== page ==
modtiles[nbs==lasttile\$nb][] <- lasttile
for(i in 1:11){ #Other tiles, check left and top tiles.
m <- lasttile\$matched
top <- used[j-1,i+1]
m2 <- modtiles[nbs==top][]\$matched
M <- m[m[,1]%in%m2[,1],,drop=FALSE]
M <- M[!M[,1]%in%used,]
nexttile <- tiles[nbs==M][]
nexttile <- reorient(nexttile,M,lasttile,"left")
map[(j-1)*8+1:8,i*8+1:8]<-nexttile\$tile[2:9,2:9]
used[j,i+1] <- nexttile\$nb
lasttile <- nexttile
}
}
}``````

The pattern to find in the final reconstructed map is a "sea dragon":

``````                  #
#    ##    ##    ###
#  #  #  #  #  #   ``````

As he could be in any direction in the map, here is the code to find it:

``````monster <- "                  # \n#    ##    ##    ###\n #  #  #  #  #  #   "
monster <- do.call(rbind,strsplit(el(strsplit(monster,"\n")),""))
map2 <- map
for(i in 1:94){
for(j in 1:77){
}
}
``````

For reference, here is a visualization of the result: As mentioned above, day 22 is a card game, basically "War", but with slightly different rules: if a game is in an identical situation as a previous one, the game is forfeited and player 1 wins (to avoid infinite loops), if one of the two cards played is larger than the size of that player card stack, whomever as the larger value wins the fold and place both cards at the bottom of their stack (winning card first) as in War, but if both card values are at most equal to the size of their respective card stack, a subgame starts (with same conditions) where each player plays with a card stack of length n where n was the value of the played card. Whomever wins that subgame, wins the fold and place both cards at the bottom of their stack (winning card first). My code works but is clearly suboptimal, i. e. very slow. Here it is nonetheless:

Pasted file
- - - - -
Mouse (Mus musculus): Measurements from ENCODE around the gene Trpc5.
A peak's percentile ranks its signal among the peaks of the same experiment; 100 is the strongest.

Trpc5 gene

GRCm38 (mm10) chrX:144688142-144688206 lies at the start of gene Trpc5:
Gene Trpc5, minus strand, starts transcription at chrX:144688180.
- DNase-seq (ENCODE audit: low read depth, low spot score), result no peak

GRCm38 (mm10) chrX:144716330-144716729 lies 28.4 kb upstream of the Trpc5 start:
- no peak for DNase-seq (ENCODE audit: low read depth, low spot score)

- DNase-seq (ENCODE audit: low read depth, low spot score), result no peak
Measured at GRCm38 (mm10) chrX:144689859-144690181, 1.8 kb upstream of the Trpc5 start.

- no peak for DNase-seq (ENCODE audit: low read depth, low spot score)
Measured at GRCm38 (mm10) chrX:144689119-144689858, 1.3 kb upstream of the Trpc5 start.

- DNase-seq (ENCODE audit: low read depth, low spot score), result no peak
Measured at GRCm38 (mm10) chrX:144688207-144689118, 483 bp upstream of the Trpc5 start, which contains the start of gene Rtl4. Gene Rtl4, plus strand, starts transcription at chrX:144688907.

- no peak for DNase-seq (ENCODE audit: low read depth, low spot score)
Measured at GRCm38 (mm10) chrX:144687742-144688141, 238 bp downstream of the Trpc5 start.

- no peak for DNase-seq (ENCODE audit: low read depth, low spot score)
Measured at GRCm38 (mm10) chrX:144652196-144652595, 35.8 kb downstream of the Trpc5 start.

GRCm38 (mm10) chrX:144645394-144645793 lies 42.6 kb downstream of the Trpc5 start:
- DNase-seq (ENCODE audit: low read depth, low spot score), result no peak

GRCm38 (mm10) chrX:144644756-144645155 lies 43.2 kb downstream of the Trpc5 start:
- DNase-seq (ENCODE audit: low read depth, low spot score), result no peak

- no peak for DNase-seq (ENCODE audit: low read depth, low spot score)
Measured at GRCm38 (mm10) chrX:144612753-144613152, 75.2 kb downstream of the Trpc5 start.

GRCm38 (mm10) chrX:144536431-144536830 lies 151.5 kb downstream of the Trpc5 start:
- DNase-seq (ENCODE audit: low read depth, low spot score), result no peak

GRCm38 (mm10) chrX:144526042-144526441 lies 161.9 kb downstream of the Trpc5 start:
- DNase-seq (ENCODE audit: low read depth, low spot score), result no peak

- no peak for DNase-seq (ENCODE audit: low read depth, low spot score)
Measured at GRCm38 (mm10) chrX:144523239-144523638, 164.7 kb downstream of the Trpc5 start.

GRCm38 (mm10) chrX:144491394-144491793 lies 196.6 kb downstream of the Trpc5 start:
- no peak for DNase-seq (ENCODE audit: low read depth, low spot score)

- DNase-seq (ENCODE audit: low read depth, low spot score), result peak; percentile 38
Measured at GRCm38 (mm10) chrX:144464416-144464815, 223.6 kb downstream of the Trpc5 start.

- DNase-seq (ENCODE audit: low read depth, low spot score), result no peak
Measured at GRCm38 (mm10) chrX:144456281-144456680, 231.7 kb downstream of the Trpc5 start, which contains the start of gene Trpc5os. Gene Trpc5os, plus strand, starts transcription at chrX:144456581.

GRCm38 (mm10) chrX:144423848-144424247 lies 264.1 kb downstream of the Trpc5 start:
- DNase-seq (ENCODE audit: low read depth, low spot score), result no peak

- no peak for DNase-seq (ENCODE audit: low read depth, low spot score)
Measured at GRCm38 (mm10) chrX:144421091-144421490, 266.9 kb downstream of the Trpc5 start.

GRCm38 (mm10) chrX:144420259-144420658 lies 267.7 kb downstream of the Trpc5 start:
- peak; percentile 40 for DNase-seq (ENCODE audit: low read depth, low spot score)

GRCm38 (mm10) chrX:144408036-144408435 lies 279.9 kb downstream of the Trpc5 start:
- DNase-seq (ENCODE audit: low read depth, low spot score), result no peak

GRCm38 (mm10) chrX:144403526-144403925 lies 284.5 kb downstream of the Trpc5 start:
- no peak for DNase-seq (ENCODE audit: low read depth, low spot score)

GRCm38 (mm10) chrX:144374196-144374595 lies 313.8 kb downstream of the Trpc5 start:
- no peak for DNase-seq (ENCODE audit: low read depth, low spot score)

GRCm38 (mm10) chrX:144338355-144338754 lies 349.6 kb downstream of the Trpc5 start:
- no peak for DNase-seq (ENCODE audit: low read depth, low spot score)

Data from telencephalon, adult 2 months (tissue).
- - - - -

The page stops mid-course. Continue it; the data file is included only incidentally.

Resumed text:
``````input <- readLines("input22.txt")
w <- grep("Player",input)
p1 <- scan(text=paste(input[(w+1):(w-2)],collapse="\n"))
p2 <- scan(text=paste(input[(w+1):length(input)],collapse="\n"))
game <- function(p1,p2){
history = list()
n = 1
history[[n]]<-c(paste(p1,collapse=","),paste(p2,collapse=","))
while(length(p1)&length(p2)){
n = n+1
x = p1
y = p2
p1 = p1[-1]
p2 = p2[-1]
if(length(p1)>=x&length(p2)>=y){
subg = game(p1[1:x],p2[1:y]) #Recursion!
if(subg\$winner==1){
p1 = c(p1,x,y)
}else{
p2 = c(p2,y,x)
}
}else{
if(x>y){
p1 = c(p1,x,y)
}else{
p2 = c(p2,y,x)
}
}
#Check if situation existed before. Thanks to scoping it is limited to the current game or subgame.